Report: Green building market driven by quality and value
The green construction market is prospering, according to a new report from The McGraw-Hill Companies, as the quality and value associated with energy efficient buildings has driven the growth in the sector.
According to a release from the company, the "SmartMarket Report: New and Remodeled Green Homes: Transforming the Residential Market at the National Association of Home Builders’ (NAHB) National Green Building Conference and Expo" outlines how the sector is increasing its share of the total market each year.
According to the report, the sector was estimated to comprise 17 percent of the construction market in 2011, equating to roughly $17 billion. These numbers are expected to rise in the coming years, with an expected market share of 29-to-38 percent by 2016. This would potentially produce more than $87-114 billion at the peak of this increase, based on the five-year forecast from the company.
In the residential market, there has been a move to green residences due to the higher value that is attributed with these homes due to long-term savings and a lessened environmental impact.
"In the current residential market, there is an enormous need to differentiate your homes for consumers," says Harvey Bernstein, Vice President of Industry Insights and Alliances at McGraw-Hill Construction. "When builders are able to offer homes that not only are green, but also offer the combination of higher quality and better value, they have a major competitive edge over those building traditional homes."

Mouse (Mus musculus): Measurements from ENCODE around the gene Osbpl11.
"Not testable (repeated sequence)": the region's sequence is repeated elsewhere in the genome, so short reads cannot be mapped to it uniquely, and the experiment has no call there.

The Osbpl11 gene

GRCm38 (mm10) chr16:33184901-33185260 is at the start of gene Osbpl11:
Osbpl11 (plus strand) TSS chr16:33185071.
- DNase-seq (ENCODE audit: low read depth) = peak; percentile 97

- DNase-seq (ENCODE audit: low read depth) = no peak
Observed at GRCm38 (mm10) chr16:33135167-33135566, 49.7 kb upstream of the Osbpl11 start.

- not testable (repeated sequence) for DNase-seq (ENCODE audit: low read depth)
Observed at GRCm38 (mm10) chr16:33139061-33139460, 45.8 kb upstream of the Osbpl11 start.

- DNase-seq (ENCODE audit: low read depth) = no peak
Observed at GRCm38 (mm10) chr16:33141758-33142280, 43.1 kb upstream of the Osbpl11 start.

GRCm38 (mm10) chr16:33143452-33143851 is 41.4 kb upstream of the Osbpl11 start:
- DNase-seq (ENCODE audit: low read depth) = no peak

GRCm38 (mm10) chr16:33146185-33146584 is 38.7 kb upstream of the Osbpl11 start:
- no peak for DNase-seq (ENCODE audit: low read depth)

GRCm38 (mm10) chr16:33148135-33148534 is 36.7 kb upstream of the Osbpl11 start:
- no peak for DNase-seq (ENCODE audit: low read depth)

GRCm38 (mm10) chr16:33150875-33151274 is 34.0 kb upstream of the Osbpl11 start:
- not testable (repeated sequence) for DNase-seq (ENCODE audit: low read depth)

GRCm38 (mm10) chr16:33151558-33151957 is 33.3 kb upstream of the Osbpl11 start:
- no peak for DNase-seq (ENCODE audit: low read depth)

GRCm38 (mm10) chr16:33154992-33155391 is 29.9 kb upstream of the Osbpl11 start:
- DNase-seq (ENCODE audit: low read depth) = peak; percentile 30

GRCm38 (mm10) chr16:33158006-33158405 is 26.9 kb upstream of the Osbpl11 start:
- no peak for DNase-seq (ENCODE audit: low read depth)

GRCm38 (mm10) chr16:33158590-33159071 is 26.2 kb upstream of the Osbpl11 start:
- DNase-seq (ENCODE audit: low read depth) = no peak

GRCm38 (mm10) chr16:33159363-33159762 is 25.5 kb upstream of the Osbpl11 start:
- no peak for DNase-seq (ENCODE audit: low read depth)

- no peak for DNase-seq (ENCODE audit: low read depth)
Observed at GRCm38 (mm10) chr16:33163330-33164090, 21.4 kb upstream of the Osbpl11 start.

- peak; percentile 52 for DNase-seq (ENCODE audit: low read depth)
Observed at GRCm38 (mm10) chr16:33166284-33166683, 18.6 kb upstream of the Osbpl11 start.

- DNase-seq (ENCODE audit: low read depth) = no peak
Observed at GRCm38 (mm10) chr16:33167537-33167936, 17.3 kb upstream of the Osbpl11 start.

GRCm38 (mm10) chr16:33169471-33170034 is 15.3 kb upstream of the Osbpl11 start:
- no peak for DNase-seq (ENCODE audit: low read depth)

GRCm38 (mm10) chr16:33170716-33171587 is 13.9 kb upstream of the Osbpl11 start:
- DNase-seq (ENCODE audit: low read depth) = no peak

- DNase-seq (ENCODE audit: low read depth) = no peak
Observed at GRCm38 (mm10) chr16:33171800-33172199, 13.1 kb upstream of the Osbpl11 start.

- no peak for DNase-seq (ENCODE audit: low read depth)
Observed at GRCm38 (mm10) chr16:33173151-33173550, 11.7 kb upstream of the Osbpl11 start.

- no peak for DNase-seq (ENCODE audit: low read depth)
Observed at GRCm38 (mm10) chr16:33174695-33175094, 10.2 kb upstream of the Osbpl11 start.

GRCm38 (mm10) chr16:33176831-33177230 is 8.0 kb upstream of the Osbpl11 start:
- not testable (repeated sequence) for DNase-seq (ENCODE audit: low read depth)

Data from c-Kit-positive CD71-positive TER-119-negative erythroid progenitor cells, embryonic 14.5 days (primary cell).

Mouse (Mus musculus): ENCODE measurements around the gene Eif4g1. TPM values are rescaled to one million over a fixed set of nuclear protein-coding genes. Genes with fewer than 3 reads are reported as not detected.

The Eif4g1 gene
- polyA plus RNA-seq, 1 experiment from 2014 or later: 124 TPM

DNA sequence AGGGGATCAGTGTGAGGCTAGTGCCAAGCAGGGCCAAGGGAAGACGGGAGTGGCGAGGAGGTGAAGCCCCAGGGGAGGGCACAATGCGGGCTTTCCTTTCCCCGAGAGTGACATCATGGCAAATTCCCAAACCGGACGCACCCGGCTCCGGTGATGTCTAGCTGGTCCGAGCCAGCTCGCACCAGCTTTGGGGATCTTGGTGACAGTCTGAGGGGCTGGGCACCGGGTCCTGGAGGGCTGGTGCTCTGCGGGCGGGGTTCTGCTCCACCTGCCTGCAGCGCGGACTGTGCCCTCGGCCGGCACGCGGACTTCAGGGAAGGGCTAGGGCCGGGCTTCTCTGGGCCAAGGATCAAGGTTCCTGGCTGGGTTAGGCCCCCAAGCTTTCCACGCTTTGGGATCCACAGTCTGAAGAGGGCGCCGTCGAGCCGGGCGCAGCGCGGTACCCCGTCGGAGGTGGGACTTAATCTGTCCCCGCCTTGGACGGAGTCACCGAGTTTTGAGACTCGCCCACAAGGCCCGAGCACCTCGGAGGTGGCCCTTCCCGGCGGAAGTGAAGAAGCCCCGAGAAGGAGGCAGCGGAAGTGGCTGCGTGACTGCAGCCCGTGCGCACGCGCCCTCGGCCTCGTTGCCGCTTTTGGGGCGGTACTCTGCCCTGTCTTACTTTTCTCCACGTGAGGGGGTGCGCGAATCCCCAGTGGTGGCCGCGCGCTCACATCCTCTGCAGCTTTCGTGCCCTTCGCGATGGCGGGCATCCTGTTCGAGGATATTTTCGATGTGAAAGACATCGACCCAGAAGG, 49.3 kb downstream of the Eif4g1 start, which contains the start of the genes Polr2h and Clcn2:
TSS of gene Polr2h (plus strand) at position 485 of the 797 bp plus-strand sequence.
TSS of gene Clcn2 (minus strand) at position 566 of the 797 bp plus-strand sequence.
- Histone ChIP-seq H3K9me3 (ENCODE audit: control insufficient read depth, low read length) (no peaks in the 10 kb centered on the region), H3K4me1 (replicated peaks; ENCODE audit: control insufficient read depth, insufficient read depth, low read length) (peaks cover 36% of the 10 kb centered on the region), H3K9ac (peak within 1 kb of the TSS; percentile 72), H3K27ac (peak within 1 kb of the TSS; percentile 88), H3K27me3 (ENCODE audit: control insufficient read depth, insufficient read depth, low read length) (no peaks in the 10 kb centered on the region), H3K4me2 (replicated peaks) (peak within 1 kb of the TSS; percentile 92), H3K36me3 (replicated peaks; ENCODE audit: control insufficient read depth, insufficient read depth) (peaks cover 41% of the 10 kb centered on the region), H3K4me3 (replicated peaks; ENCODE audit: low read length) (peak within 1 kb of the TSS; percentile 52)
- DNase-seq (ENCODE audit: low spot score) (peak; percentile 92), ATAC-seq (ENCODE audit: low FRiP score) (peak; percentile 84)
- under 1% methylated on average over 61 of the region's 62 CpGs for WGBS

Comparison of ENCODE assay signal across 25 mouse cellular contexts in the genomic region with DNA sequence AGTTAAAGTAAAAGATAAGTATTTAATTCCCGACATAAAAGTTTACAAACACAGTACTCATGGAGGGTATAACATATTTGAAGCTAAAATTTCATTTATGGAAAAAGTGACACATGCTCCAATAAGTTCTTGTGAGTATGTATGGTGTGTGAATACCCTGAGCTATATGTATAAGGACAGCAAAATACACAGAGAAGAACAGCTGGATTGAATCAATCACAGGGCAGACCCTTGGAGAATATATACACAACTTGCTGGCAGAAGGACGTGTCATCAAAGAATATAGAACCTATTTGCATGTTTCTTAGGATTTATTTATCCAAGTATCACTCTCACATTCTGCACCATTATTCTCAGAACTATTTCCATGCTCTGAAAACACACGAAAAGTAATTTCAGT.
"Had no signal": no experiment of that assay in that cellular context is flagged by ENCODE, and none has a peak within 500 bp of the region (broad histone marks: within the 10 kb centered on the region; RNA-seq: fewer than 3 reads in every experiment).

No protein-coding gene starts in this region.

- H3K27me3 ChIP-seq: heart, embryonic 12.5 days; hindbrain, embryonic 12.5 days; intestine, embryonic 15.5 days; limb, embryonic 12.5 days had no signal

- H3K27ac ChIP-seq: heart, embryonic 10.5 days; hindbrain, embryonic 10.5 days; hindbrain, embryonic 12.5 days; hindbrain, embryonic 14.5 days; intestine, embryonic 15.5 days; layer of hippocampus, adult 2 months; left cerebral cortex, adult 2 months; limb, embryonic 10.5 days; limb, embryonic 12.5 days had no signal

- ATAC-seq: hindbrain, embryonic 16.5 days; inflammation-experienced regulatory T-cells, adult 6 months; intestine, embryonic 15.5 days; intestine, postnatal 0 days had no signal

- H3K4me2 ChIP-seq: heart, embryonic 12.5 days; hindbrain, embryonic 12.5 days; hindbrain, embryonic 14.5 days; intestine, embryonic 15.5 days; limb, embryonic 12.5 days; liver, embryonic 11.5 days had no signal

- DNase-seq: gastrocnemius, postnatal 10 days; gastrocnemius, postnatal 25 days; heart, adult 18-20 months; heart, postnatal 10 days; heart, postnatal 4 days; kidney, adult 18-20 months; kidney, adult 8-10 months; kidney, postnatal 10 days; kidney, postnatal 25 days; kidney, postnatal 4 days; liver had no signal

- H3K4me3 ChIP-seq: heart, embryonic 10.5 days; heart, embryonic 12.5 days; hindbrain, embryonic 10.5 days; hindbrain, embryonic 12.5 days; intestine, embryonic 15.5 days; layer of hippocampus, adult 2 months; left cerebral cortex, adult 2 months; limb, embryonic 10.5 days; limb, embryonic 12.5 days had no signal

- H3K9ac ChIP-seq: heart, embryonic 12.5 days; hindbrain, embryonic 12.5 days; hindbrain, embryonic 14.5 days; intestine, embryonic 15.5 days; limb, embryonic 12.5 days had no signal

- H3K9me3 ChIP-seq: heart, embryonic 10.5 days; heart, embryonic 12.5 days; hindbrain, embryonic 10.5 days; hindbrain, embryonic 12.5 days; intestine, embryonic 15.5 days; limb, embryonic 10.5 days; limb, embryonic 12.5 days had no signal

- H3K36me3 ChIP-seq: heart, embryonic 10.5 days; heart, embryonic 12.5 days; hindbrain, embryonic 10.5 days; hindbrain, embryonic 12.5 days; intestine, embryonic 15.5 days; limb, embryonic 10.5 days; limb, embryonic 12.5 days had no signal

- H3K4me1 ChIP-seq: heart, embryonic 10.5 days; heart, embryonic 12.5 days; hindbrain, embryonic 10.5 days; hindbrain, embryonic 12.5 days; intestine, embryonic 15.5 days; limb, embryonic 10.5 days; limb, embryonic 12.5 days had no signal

The report was designed to provide key insights into the market for real estate professionals, industry leaders and potential homebuyers, according to the release.
Sustainable Business reported that specific components of a home, such as lighting and heating and cooling systems, are becoming increasingly important to people who want to either buy or sell a home or apartment. Indoor air quality is also a factor that is becoming a major consideration for individuals looking to invest in a building.
This type of push for an acceptance of green buildings due to environmental and cost factors is exactly what the U.S. Department of Energy (DOE) is trying to lead in the U.S. The agency designated an effort, the Energy Efficient Buildings Hub (EEB), to expedite this transition.
The EEB is comprised of organizations from academia, the private sector, energy development industry and government and is working to transform commercial structures in the Greater Philadelphia region.